Socrates (later in the dialogue): "And what other, Critias, can we find that will be better than this, which is natural and suitable to the festival of the goddess, and has the very great advantage of being a fact and not a fiction?"


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Squawk! Polly want a cracker?


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Parrot-speak aside, Plato makes a point to say that the story is true.
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Really? Where? Plato never once said it himself. Instead, he created a dialogue between 4 people and has one of those 4 people saying its true. I believe this is what's called "plausible deniability."

Is that all you can come up with, Helios? Noncontextual references, erroneous comparisons, false logic, hearsay, and the narrator's own statement of incredulity?

Warm Regards,

Erick


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Posts: 770 | From: Columbus, Ohio U.S.A. | Registered: Sep 2002   
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"This power came forth out of the Atlantic Ocean, for in those days the Atlantic was navigable; and there was an island situated in front of the straits called the Pillars of Heracles; the island was larger than Libya and Asia put together..."
Helios
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« Reply #73 on: March 13, 2008, 10:15:38 pm »

Erick Wright

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   posted 06-30-2004 07:05 PM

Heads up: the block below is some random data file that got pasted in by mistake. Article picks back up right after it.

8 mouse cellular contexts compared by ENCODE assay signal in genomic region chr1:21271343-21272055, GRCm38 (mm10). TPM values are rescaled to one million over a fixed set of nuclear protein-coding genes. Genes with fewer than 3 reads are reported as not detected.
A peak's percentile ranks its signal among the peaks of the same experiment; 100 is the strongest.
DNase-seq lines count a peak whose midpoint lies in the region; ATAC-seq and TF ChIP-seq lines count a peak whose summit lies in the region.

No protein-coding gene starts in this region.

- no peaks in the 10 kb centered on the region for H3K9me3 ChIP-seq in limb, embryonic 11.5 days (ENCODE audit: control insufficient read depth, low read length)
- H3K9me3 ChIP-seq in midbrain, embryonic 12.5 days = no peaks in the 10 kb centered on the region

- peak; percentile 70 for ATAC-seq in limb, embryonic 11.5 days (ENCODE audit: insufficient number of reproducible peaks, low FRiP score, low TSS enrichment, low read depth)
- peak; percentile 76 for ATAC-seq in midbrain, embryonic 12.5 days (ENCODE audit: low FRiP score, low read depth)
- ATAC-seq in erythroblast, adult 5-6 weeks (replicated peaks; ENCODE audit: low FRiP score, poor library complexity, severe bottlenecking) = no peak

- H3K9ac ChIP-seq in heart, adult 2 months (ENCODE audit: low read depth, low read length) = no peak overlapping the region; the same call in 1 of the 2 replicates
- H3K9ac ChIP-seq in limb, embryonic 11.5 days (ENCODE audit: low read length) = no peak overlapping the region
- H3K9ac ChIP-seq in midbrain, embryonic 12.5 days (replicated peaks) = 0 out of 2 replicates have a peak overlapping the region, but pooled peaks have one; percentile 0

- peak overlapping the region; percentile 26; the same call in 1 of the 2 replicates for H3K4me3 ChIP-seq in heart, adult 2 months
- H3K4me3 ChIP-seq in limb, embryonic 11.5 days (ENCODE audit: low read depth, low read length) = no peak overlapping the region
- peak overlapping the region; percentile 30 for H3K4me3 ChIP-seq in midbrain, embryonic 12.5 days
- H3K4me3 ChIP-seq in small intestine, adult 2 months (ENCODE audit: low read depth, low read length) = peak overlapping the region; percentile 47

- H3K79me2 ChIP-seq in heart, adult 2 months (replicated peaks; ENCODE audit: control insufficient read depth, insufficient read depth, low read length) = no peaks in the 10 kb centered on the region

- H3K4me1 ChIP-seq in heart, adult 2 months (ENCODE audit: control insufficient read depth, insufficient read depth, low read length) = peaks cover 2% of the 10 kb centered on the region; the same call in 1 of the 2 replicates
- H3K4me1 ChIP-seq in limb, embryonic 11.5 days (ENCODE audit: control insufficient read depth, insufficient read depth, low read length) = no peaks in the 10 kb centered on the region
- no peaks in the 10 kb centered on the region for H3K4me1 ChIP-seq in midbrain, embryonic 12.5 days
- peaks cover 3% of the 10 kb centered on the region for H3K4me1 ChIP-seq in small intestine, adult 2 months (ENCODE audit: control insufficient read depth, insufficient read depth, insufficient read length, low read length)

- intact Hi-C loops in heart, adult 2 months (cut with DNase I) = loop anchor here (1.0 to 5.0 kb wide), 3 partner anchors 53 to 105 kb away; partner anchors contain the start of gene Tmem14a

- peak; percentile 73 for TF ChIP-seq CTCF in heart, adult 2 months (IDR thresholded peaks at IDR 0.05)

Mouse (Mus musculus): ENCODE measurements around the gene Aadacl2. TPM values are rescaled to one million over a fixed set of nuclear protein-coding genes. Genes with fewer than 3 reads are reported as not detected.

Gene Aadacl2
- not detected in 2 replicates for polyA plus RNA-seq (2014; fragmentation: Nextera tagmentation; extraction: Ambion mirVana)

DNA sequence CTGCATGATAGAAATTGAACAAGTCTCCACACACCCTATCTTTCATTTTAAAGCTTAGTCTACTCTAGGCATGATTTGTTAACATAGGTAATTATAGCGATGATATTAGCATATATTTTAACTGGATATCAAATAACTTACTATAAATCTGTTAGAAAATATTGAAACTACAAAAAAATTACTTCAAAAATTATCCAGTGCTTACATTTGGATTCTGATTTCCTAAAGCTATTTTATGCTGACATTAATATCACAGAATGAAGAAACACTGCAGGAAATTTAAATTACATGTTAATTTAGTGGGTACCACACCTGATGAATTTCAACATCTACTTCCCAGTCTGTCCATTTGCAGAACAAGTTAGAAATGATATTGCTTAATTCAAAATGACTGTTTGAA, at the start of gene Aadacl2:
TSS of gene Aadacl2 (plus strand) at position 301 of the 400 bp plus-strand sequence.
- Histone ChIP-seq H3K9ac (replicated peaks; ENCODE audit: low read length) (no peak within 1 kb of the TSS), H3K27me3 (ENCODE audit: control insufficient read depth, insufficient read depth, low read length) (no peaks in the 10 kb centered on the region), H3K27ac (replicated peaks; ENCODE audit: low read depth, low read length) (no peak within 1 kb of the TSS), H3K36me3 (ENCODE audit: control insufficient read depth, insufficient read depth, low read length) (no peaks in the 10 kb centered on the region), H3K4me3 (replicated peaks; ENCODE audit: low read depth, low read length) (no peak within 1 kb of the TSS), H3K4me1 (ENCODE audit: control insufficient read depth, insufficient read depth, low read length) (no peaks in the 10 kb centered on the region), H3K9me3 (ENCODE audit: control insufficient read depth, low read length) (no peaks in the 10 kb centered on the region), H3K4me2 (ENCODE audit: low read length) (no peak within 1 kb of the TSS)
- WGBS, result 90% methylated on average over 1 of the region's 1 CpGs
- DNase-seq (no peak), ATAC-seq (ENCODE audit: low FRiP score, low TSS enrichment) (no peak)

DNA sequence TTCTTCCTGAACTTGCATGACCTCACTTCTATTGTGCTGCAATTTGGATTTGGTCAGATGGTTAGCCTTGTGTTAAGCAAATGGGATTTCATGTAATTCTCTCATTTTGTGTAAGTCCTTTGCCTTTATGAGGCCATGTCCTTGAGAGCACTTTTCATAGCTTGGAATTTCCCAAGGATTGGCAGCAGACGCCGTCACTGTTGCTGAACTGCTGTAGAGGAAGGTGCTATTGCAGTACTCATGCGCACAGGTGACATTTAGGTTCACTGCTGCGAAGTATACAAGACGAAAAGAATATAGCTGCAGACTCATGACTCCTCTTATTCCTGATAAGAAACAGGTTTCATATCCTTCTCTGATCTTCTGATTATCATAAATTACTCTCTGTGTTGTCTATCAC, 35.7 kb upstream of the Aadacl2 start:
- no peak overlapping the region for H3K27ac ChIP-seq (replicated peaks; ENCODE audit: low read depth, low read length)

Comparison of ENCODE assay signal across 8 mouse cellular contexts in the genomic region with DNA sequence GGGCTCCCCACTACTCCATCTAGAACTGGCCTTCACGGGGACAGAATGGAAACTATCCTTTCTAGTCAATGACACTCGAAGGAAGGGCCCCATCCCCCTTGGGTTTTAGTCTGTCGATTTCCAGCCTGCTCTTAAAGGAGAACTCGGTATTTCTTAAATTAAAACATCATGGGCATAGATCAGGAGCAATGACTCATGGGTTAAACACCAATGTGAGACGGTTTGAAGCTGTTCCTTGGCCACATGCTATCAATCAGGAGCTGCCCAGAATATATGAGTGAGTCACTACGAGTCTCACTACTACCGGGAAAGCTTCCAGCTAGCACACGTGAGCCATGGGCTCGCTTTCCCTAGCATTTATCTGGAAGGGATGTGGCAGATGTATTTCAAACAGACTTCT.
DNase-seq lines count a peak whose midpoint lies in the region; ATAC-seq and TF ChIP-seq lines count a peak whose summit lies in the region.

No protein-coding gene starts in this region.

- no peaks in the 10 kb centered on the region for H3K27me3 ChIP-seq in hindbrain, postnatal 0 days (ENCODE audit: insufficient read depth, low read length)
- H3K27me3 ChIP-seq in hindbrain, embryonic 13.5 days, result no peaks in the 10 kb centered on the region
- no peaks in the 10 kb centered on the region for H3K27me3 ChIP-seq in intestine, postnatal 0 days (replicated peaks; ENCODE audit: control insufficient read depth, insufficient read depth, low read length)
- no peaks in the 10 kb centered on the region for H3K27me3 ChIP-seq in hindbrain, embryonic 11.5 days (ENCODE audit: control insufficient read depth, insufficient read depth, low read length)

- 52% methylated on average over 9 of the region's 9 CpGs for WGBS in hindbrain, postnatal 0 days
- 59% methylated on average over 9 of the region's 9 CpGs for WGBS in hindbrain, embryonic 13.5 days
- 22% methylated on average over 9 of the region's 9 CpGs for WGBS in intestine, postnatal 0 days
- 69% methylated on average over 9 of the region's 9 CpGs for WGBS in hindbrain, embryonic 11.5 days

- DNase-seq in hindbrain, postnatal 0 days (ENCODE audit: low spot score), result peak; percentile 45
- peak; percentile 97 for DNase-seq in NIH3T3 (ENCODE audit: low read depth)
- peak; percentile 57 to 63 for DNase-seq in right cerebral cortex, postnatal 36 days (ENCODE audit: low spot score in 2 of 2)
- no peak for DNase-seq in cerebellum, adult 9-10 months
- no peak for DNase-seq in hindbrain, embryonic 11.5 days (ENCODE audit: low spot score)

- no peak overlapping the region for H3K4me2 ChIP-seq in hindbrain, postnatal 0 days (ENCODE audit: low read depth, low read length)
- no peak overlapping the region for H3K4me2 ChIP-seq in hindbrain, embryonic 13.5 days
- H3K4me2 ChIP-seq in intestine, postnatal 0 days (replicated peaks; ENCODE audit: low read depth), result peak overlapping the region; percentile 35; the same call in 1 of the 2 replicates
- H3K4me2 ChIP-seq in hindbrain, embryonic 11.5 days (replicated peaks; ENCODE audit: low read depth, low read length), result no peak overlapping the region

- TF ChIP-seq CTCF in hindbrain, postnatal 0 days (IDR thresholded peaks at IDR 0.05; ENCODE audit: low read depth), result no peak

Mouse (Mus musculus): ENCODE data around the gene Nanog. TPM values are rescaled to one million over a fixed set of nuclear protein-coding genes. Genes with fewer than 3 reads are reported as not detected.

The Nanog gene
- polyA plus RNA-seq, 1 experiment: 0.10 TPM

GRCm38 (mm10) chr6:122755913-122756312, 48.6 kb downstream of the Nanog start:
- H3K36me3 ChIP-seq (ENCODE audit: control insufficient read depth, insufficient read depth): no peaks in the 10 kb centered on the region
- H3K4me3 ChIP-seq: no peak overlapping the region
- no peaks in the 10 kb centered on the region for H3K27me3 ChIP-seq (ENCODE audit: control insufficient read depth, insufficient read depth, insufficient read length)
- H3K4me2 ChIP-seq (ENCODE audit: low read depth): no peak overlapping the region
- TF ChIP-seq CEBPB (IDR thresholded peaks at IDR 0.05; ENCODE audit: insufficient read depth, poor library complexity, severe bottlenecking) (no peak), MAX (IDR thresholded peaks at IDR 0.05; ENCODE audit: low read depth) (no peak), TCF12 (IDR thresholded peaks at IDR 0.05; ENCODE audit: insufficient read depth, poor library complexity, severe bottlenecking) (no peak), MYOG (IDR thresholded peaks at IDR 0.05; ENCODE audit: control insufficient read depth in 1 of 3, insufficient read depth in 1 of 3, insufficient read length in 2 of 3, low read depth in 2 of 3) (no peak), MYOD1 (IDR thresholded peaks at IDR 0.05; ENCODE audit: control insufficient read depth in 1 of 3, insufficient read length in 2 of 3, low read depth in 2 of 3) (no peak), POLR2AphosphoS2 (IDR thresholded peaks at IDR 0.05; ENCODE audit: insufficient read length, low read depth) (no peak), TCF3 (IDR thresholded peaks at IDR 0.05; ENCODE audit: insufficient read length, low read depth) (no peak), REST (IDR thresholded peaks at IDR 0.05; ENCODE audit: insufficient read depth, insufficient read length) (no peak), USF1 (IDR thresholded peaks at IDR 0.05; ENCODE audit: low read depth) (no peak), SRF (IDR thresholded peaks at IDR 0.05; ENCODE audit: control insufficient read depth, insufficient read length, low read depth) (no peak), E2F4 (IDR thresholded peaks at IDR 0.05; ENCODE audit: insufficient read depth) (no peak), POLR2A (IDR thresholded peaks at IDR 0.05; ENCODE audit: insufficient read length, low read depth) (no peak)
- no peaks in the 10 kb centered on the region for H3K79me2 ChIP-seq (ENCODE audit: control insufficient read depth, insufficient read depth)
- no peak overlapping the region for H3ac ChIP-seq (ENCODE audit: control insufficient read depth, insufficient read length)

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Brig & dhill757,

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I still think the absolutely worst theory on Atlantis has got to be Eric Wrights, hands down, unquestionably without merit.
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Without merit, eh? I'll just consider the source, Brig, seeing as how you haven't been able to offer up a single intelligible argument to show why it is supposedly "without merit."


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You already know what I think about it, at least it's under the right topic...
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Good point, dhill757, it really does deserve its own thread! So kind of you to suggest it.

To both of you,

Instead of basing your position that Atlantis is real upon the desire for it to be such, why don't you try basing it on evidence?

BTW, the insults would really hurt...if I cared, that is. Remember, thick skin?

Warm Regards,

Erick


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Posts: 770 | From: Columbus, Ohio U.S.A. | Registered: Sep 2002   
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"This power came forth out of the Atlantic Ocean, for in those days the Atlantic was navigable; and there was an island situated in front of the straits called the Pillars of Heracles; the island was larger than Libya and Asia put together..."
Helios
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« Reply #74 on: March 13, 2008, 10:16:05 pm »

Erick Wright

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   posted 06-30-2004 07:10 PM                       
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Brig & dhill757,
The fact that the results of my research (I haven't formed a theory, but merely reported on the results of my research) bothers you soooooo much tells me that it must be right! (chuckle)  Wink


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"This power came forth out of the Atlantic Ocean, for in those days the Atlantic was navigable; and there was an island situated in front of the straits called the Pillars of Heracles; the island was larger than Libya and Asia put together..."